Teaching maths in the garden: a guide for parents

|5 min read

Editor’s Note:

This is an updated version of a blog post published on July 20, 2020.

Keeping children engaged with maths over the summer doesn’t have to be complicated. Grow their maths skills alongside your very own garden with these tips.

As some children continue to learn from home, maintaining their mathematical skills can be a challenge. Parents and caregivers may feel nervous about teaching maths to their children, and even hold onto some maths anxiety themselves.

It’s okay to take a simple approach to maths teaching using objects and environments at home. Have you considered that gardening can be an easy and effective way to help your child connect with mathematical concepts in a concrete and lasting way?

Here are four ways you can support teaching maths in the garden.

1. Invite your child to help with garden planning

Maths is everywhere! And your garden is no exception. Creating gardening maths activities can be as simple as taking notice of what you’re already doing.

Ready to plan your garden? Start by breaking down the information you need. The planning stage of gardening is full of rich mathematical calculations like:

How much space do we have to plant?
How much soil will we need?
How much will it cost?
How far apart will we need to plant the different varieties of flowers or vegetables?
How many rows do we have space to plant? How many columns?
How much sunlight does this spot get? How much sun will our plants need?

To an expert gardener, these may seem like simple things you think about in passing. But they can easily become mathematical tasks you could get your child to help you with.

2. Ask your child to help you find the answers

You need information to get your garden going, and you have a helper ready to get it for you. Ask your child questions that will help you prepare for planting:

Can they measure the length and width of your garden?
Can they find the area?
If it’s a raised garden bed, can they find the height and the volume?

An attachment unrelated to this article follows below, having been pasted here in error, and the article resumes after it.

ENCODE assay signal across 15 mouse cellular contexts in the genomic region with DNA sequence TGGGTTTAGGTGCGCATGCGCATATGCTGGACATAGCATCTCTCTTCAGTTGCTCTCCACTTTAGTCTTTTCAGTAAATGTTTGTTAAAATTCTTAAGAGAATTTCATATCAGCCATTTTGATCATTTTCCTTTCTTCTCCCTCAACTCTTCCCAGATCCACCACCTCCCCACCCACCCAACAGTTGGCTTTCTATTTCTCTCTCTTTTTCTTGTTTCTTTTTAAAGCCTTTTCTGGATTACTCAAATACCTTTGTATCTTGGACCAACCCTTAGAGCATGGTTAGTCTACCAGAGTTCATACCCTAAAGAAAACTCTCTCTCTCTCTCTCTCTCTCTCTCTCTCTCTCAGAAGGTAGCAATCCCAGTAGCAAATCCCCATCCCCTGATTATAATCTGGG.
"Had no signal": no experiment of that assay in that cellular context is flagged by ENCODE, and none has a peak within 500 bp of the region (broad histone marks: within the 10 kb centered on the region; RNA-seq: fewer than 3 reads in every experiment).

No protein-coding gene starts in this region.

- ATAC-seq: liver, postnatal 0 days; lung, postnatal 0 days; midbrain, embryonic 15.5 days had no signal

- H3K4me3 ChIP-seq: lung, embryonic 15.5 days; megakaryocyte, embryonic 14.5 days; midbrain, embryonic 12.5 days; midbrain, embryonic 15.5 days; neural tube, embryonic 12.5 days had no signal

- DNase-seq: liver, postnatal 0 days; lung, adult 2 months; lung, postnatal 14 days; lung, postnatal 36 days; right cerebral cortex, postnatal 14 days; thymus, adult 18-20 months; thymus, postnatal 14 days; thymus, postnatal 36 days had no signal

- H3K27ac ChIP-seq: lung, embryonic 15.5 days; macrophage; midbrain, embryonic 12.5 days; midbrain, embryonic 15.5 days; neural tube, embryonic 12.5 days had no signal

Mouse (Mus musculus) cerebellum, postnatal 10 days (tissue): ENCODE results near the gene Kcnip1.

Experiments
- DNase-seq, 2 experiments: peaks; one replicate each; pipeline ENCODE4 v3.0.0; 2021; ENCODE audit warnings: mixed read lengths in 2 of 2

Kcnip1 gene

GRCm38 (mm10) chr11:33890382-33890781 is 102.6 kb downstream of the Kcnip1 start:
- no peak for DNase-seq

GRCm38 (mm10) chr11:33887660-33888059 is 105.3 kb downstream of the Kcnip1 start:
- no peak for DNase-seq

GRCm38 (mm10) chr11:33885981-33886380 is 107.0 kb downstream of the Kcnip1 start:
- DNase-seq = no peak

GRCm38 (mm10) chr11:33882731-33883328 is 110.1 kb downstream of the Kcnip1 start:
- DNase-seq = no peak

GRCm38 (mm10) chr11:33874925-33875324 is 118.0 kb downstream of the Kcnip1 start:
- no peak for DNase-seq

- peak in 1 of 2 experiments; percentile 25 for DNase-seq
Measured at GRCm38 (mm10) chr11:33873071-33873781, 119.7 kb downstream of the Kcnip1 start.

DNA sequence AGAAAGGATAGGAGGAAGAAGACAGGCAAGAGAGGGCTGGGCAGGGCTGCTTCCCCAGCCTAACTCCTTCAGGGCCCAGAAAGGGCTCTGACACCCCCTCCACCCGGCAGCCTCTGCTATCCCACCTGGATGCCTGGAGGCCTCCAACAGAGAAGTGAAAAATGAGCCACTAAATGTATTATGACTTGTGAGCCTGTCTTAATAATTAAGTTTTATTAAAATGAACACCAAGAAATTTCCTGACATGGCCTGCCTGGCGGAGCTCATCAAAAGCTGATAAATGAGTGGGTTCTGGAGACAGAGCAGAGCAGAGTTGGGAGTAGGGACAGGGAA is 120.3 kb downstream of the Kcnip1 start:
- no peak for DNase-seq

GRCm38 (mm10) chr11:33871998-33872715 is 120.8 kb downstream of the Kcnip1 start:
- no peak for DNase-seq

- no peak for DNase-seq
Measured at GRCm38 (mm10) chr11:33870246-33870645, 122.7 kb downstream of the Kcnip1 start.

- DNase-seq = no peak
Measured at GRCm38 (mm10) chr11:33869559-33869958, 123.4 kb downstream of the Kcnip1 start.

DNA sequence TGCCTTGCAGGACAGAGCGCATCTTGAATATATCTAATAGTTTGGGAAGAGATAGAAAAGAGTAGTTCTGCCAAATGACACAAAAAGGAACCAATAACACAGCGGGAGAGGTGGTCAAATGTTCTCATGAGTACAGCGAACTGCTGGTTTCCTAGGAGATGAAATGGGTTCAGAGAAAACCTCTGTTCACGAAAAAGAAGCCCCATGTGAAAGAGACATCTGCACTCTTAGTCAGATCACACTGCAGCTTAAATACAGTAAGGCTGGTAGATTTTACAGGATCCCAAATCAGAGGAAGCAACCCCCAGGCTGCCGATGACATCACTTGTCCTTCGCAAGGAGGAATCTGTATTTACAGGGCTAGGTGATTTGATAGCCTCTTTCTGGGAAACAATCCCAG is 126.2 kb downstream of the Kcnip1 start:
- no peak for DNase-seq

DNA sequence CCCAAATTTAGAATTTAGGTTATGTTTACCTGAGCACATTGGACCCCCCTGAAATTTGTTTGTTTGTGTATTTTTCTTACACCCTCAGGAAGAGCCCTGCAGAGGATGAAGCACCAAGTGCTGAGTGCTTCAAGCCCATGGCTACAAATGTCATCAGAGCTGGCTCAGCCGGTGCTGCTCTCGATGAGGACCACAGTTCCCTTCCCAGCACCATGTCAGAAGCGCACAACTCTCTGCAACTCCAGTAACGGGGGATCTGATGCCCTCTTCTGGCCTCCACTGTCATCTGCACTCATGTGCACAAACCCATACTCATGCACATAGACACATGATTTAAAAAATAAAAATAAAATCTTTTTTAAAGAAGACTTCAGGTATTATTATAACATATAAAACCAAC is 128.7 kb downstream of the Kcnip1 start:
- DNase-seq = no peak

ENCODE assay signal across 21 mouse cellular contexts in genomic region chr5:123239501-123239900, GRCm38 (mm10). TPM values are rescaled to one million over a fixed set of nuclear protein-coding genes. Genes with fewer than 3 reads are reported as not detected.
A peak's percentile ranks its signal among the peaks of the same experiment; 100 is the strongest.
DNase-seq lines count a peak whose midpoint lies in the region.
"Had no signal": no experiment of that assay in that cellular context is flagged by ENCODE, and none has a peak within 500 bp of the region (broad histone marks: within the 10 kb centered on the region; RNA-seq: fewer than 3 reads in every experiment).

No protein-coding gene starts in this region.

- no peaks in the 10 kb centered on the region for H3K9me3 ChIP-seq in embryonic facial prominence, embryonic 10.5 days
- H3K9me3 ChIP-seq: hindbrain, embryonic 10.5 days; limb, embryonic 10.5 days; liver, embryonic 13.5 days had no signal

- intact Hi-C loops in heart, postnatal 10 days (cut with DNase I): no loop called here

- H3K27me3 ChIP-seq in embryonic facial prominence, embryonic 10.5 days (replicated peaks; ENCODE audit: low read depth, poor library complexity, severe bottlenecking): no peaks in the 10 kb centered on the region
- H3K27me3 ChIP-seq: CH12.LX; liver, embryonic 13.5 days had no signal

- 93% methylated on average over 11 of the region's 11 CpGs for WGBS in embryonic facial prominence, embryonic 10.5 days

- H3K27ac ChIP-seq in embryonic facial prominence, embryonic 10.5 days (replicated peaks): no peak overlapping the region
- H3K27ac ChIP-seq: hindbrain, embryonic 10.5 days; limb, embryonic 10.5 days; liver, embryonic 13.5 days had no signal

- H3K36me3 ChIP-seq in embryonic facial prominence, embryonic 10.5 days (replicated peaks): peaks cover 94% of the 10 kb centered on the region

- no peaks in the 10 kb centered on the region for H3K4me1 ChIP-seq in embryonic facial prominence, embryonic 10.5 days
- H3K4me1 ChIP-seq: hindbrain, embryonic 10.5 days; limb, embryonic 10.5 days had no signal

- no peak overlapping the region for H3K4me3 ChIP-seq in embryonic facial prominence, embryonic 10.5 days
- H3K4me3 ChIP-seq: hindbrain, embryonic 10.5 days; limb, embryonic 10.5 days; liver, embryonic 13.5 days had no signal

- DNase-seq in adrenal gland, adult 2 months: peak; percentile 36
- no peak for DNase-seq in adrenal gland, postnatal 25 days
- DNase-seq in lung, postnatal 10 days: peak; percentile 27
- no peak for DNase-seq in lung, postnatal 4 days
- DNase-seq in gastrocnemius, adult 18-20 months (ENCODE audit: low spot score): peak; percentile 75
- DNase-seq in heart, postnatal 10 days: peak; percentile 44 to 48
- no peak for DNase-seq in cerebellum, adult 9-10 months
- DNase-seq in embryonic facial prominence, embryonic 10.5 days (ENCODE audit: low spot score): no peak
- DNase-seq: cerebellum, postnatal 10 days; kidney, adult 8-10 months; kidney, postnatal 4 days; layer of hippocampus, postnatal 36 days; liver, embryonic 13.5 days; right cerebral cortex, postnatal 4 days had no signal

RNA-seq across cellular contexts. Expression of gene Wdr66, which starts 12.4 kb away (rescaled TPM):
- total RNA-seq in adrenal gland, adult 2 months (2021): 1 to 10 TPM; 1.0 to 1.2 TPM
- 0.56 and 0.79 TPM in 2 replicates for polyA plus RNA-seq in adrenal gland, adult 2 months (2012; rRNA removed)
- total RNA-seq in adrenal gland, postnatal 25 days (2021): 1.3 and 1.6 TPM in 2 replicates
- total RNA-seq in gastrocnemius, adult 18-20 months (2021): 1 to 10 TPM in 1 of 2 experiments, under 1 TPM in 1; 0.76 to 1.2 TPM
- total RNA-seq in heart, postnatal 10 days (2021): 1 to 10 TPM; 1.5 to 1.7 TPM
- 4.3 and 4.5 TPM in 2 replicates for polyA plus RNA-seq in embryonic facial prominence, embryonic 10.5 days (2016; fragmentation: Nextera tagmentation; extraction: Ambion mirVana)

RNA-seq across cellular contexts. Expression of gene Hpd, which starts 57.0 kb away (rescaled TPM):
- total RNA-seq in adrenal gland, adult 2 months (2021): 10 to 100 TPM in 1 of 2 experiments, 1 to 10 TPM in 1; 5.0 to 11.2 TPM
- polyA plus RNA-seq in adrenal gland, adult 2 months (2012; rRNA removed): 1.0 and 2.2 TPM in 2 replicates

If they know the volume in cubic metres or centimetres, can they express it in litres?
If a standard bag of soil is 50 l and costs £12, can they tell you how many bags you’ll need to fill the garden bed?
Can they tell you how much the soil will cost overall?

Posing mathematical questions that are rooted in reality gives your child and opportunity to use their knowledge. When your child can see why they’re doing something, they develop a deeper conceptual understanding.

3. Challenge your child to find multiple solutions

If you think your child could go a bit further, ask them to plot out where to plant different varieties in your garden. Say you want to plant lettuce, beetroot and carrots — and they all need to be planted the following distances away from other plants:

  • Lettuce should be planted at least 30 cm away from other plants
  • Beetroot should be planted at least 10 cm away from other plants
  • Carrots should be planted at least 5 cm away from other plants

With available garden space in mind, you can ask guiding questions like:

How many configurations could you have?
Could you plant 5 lettuce, 10 beetroot and 20 carrots?
Or could you plant more lettuce and fewer beetroot and carrots?

Ask your child to map it out, and come up with a few different answers. Finding more than one way to solve a problem will boost your child’s reasoning skills, allow them to explore maths for themselves and encourage creativity!

4. Continue learning by encouraging maths journaling

Keeping a garden is a great opportunity for your child to reflect on what they learned in an ongoing maths journal. For example, when your child thinks back on what they did to measure and plan the garden, you could ask:

Why did we need that information?
What did it help us do next?

When planting, they can keep a record of what, where, when and how many seeds were planted. Have them make estimations like:

How many plants do you think will grow?
What do you think the yield will be?

When harvesting, encourage them to refer back to their planting journal and compare.

Can they compare their estimations to the actual yield?
Can they compare the actual yield to the data they recorded when planting?
Can they tell you what percentage of seeds grew into plants?
How could they use their findings in the future?

Reflecting on their learning and answering open questions will help your child master mathematical concepts in depth. Explaining their thinking, getting creative and making connections to what they learned and why, all help to solidify mathematical understanding.

In short, learning maths at home doesn’t need to be complicated. Teaching mathematics can also be a part of teaching your child life lessons and skills, like how to plant a garden.

Learning maths in real-life contexts helps children form a connection with new information, and better understand how to apply it. So they won’t just understand what to do, they’ll understand why they’re doing it.